Ndidi Olamide-Adekunle: How I met my husband on the missions’ field
When many of her colleagues were bothered about who to marry and the fact that nobody had proposed to them, Ndidi Olamide-Adekunle was yet to understand why there was so much of a fuss around the marriage issue.
Perhaps because in her own social environment at that time there were still many ladies older than her, who were yet unmarried.
Besides she was still on the path of self-discovery, inquiring of God what exactly it is He wanted her to do with her life. Though age seemed not to be on her side, marriage was not exactly on her mind.
So when she was posted to do her youth service in Zamfara State, she saw it as an opportunity to self-isolate and draw closer to her maker. It was also an opportunity to find answers to some issues of life.
That has always been her desire. Since she gave her to Christ at the age of 13, she has had an unquenchable appetite for answers to some disturbing questions of life. Some of her seeking were on the issues of Once Saved Forever Saved and the concept of exercising Faith in God for all issues of life.
For the latter she had packed a big bag of books along with two Bible versions for her journey to Zamfara. For the former, she was determined to comb the Bible until she found truth by herself.
She says, “that’s the good thing about the Youth Service Year. It affords you precious time to relatively isolate and soul search or plan the next 5, 10, 20 years of your life or at least what you would like to do in terms of vocation and the likes.”
By the time she got to Zamfara it didn’t take her long to discard the Once Saved Forever Saved teaching. She began to embrace teachings along the lines of being circumspect and watchful lest ye be led astray.
She figured, if she was wrong in embracing Once Saved, then she was doomed. But if she was wrong in embracing Holiness, there was nothing to lose. That’s not even mentioning the negative fruits she constantly witnessed in many Once Saved forever saved adherents. In short, it was just not the way to go for people who wanted to work out their salvation with fear and trembling, she said.
So being in Zamfara for her was thus a great opportunity to eat more from the table of the Lord and be strengthened in faith. That was in the early year 2006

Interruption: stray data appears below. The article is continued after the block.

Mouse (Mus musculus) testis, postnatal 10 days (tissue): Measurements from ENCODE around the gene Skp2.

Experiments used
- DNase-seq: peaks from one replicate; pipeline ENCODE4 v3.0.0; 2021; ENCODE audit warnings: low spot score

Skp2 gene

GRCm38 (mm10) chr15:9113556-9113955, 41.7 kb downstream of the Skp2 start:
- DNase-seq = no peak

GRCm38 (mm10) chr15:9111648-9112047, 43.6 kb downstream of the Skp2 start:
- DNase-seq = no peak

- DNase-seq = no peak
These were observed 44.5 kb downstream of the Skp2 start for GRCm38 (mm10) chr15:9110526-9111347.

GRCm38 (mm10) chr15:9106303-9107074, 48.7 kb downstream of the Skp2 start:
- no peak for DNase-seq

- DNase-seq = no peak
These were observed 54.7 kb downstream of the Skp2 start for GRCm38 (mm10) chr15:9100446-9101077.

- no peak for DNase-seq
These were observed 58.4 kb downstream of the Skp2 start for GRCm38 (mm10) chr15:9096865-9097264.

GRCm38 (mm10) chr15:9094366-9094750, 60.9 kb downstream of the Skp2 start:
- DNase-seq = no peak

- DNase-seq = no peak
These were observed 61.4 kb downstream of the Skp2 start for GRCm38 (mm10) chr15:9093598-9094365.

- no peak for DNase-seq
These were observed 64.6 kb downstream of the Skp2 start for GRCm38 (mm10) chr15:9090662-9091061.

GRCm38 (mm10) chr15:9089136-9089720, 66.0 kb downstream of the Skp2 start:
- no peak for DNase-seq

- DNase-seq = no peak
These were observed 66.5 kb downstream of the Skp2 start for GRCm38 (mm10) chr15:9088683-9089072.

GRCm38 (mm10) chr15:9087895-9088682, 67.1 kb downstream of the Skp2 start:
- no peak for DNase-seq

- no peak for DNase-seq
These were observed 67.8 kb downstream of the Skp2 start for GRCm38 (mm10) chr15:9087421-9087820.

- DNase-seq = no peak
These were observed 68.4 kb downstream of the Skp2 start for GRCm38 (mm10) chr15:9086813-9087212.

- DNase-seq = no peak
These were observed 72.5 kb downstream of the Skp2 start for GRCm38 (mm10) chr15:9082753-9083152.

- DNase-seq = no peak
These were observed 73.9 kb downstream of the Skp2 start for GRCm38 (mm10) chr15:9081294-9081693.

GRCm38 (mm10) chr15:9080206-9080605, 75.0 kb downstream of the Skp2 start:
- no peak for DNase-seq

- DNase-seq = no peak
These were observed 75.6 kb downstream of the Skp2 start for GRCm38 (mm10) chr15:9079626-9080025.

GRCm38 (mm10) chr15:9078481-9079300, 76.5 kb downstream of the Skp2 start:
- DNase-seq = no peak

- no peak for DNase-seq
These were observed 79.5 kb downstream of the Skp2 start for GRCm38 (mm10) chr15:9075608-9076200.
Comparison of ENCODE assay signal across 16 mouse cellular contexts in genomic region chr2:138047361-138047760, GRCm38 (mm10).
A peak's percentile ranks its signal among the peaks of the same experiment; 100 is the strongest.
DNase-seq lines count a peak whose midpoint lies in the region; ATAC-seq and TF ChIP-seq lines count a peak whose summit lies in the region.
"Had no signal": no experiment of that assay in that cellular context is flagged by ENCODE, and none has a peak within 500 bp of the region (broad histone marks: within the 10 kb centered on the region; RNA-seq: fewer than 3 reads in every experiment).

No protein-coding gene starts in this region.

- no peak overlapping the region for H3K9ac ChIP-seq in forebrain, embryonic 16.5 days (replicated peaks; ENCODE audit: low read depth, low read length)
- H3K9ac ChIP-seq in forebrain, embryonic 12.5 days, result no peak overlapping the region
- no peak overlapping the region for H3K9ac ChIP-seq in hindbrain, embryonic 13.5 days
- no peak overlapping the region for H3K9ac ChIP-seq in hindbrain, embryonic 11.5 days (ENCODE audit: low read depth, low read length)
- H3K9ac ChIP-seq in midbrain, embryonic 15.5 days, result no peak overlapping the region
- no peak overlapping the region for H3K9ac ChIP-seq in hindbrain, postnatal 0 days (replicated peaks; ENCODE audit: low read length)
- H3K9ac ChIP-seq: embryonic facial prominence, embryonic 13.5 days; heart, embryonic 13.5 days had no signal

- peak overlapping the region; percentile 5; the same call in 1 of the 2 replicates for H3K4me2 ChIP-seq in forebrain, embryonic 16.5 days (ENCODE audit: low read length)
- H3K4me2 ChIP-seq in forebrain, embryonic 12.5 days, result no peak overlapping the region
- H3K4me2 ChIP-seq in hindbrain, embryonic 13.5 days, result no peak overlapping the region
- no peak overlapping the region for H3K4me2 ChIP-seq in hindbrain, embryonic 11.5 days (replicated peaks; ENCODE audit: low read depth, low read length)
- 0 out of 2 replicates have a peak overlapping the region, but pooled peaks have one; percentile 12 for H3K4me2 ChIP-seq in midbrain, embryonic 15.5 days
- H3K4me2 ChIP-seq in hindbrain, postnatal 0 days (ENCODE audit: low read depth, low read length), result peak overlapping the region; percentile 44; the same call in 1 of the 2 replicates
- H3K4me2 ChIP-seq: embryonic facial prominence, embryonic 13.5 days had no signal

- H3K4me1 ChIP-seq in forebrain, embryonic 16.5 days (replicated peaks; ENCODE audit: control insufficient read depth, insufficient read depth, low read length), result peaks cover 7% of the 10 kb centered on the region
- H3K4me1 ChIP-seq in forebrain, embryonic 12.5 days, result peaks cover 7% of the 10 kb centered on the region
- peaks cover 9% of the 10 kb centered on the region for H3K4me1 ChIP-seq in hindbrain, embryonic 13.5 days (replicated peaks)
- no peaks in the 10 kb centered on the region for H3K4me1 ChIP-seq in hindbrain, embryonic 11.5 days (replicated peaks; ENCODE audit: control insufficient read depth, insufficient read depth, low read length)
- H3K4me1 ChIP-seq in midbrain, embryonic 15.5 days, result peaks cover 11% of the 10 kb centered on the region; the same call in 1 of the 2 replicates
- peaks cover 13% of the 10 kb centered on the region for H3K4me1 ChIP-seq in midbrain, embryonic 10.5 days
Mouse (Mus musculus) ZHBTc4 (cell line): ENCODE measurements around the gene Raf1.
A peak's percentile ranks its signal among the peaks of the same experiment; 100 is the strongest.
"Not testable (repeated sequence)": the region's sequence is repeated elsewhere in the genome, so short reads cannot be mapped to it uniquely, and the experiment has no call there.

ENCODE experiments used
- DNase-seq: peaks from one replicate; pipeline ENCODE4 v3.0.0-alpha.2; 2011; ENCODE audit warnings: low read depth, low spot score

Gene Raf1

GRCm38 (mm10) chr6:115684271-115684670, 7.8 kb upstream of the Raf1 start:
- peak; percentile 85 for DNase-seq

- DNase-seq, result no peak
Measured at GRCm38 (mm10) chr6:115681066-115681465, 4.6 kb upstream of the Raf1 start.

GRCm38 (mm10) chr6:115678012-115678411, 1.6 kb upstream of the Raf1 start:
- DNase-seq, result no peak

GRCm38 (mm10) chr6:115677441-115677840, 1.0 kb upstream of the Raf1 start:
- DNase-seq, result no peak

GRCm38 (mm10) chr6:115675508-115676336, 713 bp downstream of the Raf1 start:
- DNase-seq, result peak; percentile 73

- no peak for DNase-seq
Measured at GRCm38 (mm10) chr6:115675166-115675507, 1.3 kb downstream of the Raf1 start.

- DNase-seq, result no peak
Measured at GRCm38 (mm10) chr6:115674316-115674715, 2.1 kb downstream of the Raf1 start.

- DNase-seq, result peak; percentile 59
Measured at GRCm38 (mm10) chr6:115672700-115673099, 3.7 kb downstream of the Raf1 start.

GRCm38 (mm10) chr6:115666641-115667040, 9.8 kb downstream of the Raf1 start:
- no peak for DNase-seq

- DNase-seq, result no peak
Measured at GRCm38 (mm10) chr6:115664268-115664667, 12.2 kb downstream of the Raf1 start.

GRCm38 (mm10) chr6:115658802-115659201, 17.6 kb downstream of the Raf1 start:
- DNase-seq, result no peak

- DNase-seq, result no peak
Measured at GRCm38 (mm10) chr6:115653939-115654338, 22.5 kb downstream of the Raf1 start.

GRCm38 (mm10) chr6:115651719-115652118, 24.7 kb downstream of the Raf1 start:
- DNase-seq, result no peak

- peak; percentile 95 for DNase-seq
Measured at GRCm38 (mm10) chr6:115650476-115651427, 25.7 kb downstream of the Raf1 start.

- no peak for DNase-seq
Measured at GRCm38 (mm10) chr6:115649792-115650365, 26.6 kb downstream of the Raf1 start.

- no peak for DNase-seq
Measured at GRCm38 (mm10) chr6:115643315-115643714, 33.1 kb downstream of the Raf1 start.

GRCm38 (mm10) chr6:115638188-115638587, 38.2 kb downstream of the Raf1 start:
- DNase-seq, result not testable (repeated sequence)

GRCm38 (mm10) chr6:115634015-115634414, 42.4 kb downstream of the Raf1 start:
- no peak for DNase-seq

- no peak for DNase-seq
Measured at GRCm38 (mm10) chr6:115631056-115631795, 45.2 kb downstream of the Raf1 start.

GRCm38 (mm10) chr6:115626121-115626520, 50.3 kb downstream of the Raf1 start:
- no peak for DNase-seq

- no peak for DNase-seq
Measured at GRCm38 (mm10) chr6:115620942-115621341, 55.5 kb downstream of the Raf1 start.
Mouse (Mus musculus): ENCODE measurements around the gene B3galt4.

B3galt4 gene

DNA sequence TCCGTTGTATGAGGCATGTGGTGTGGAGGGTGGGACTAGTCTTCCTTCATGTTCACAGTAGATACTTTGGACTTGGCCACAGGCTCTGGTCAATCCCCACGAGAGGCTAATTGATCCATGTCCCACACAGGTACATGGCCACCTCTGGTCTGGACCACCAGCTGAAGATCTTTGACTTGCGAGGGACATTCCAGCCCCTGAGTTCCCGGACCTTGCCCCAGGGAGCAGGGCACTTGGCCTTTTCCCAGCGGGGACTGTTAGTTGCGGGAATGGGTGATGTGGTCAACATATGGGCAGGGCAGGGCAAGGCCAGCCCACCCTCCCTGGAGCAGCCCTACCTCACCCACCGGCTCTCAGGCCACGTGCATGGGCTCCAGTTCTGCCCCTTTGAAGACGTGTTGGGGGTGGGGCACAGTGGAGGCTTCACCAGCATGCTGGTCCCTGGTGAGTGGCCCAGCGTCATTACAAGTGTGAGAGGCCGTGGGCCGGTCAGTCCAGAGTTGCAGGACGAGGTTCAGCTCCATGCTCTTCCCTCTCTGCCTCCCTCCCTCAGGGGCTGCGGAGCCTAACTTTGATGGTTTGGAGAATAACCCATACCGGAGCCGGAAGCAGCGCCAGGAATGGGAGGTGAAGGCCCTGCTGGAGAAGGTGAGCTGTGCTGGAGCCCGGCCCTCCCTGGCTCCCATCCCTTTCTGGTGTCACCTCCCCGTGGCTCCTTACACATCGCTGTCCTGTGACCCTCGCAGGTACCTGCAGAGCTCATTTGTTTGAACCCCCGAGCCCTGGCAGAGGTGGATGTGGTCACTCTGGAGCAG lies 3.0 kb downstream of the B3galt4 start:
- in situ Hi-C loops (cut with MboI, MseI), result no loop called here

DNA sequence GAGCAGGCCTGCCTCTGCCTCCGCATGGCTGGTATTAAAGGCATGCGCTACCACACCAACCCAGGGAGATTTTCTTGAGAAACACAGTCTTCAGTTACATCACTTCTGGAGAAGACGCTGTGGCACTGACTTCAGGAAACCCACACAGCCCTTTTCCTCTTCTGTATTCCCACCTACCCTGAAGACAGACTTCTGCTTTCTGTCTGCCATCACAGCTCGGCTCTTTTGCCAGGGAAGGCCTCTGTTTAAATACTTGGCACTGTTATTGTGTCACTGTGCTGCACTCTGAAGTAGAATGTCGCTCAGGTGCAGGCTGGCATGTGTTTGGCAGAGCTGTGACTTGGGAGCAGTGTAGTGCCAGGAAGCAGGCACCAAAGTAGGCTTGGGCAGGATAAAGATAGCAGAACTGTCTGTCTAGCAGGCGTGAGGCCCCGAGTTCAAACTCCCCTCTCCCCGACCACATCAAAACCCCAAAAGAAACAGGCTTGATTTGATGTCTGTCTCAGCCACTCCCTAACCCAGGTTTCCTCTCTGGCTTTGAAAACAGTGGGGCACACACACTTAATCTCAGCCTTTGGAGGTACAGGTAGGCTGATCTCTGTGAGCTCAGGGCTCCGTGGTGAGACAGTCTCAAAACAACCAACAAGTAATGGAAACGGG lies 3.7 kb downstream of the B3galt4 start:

“While in Zamfara, I sought the Lord without any distraction”. When I got there I knew I had come to stay. It was like God saying to me, “Come hither. This is going to be a time of retreat, for you, Ndidi”.
Unlike many of her youth corps colleagues who had become so desperate about finding a marriage partner, she was not. “I just felt I shouldn’t have problems getting married because I was desirable and that when the time came, it would take its natural course. So it wasn’t a thing for me to worry about.”
The story however was not the same for some Christians she met at the NYSC. “When I got to Zamfara some sisters were crying and really seeking the face of God concerning marriage. Some were so desperate and went as far as consulting all kinds of occultic mediums for some form of spiritual intervention to help them get married quickly. It came to me as a shock because I never thought a believer could be that desperate.
“But I knew if I had a desire, the way to go is to God in prayer, and that He would answer. I used to think “God will do what he will do”. But the more I learnt about Faith, the more I realized that we don’t get our desires met by wishing or by mere chance, or even by ” what will be will be” rather, we have our desires met, by committed prayer.
“Somehow though, watching all these young ladies so desirous of marriage all at a time, I guess I too began to take it more seriously. So I took it to God seriously in prayer also.
“At a point I’d exhausted all the books I took with me and really needed to be ministered to. I wanted some live “preaching and Word ministration because I wasn’t getting enough Word from the local church where I worshipped.
“So as usual, I took the matter to God praying that the Lord would send me His word. I said Lord, If it pleases you, please come minister to me in this dead end”
It was that hunger that brought her to the man she later married.
She recalled, “It wasn’t long, the Pastor at my local church, out of the blues, decided to plan a programme. A guest minister was invited and it happened to be the man I would marry. The preacher’s topic was, The Faith of God. The message meant so much to me that it seemed I was the only one excited about what I was hearing in that gathering. God had brought me His Word in season, right at the dead end where I was”